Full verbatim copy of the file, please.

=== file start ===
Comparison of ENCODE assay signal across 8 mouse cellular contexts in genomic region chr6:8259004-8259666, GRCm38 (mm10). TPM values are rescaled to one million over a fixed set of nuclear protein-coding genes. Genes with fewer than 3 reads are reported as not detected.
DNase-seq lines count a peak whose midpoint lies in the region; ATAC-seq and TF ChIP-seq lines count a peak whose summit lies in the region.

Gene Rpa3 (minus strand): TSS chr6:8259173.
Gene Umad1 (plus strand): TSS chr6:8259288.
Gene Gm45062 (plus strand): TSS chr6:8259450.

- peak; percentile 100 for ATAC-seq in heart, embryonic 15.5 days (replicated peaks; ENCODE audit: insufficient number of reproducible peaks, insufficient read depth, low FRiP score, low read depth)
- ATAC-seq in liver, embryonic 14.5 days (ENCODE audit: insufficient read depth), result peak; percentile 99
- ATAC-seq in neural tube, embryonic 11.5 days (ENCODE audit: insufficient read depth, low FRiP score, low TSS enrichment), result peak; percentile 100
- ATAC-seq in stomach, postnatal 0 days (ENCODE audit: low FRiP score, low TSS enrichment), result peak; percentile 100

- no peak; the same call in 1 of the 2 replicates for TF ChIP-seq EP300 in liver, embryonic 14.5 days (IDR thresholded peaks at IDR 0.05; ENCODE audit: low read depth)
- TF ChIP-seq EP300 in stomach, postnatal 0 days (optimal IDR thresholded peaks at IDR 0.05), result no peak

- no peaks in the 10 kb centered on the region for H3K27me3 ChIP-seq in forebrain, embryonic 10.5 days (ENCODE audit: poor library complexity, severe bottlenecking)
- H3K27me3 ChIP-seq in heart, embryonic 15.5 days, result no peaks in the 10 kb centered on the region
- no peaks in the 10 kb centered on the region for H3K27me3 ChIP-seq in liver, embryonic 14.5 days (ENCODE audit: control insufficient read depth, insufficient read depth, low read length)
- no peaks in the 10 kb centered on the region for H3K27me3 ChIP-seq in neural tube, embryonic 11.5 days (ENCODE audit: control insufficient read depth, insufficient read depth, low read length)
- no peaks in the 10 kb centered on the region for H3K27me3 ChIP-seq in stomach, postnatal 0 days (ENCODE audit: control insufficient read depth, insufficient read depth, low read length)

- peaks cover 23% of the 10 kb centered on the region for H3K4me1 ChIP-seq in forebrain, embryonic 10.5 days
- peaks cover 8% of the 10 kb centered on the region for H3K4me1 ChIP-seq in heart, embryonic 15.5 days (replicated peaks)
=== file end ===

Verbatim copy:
Comparison of ENCODE assay signal across 8 mouse cellular contexts in genomic region chr6:8259004-8259666, GRCm38 (mm10). TPM values are rescaled to one million over a fixed set of nuclear protein-coding genes. Genes with fewer than 3 reads are reported as not detected.
DNase-seq lines count a peak whose midpoint lies in the region; ATAC-seq and TF ChIP-seq lines count a peak whose summit lies in the region.

Gene Rpa3 (minus strand): TSS chr6:8259173.
Gene Umad1 (plus strand): TSS chr6:8259288.
Gene Gm45062 (plus strand): TSS chr6:8259450.

- peak; percentile 100 for ATAC-seq in heart, embryonic 15.5 days (replicated peaks; ENCODE audit: insufficient number of reproducible peaks, insufficient read depth, low FRiP score, low read depth)
- ATAC-seq in liver, embryonic 14.5 days (ENCODE audit: insufficient read depth), result peak; percentile 99
- ATAC-seq in neural tube, embryonic 11.5 days (ENCODE audit: insufficient read depth, low FRiP score, low TSS enrichment), result peak; percentile 100
- ATAC-seq in stomach, postnatal 0 days (ENCODE audit: low FRiP score, low TSS enrichment), result peak; percentile 100

- no peak; the same call in 1 of the 2 replicates for TF ChIP-seq EP300 in liver, embryonic 14.5 days (IDR thresholded peaks at IDR 0.05; ENCODE audit: low read depth)
- TF ChIP-seq EP300 in stomach, postnatal 0 days (optimal IDR thresholded peaks at IDR 0.05), result no peak

- no peaks in the 10 kb centered on the region for H3K27me3 ChIP-seq in forebrain, embryonic 10.5 days (ENCODE audit: poor library complexity, severe bottlenecking)
- H3K27me3 ChIP-seq in heart, embryonic 15.5 days, result no peaks in the 10 kb centered on the region
- no peaks in the 10 kb centered on the region for H3K27me3 ChIP-seq in liver, embryonic 14.5 days (ENCODE audit: control insufficient read depth, insufficient read depth, low read length)
- no peaks in the 10 kb centered on the region for H3K27me3 ChIP-seq in neural tube, embryonic 11.5 days (ENCODE audit: control insufficient read depth, insufficient read depth, low read length)
- no peaks in the 10 kb centered on the region for H3K27me3 ChIP-seq in stomach, postnatal 0 days (ENCODE audit: control insufficient read depth, insufficient read depth, low read length)

- peaks cover 23% of the 10 kb centered on the region for H3K4me1 ChIP-seq in forebrain, embryonic 10.5 days
- peaks cover 8% of the 10 kb centered on the region for H3K4me1 ChIP-seq in heart, embryonic 15.5 days (replicated peaks)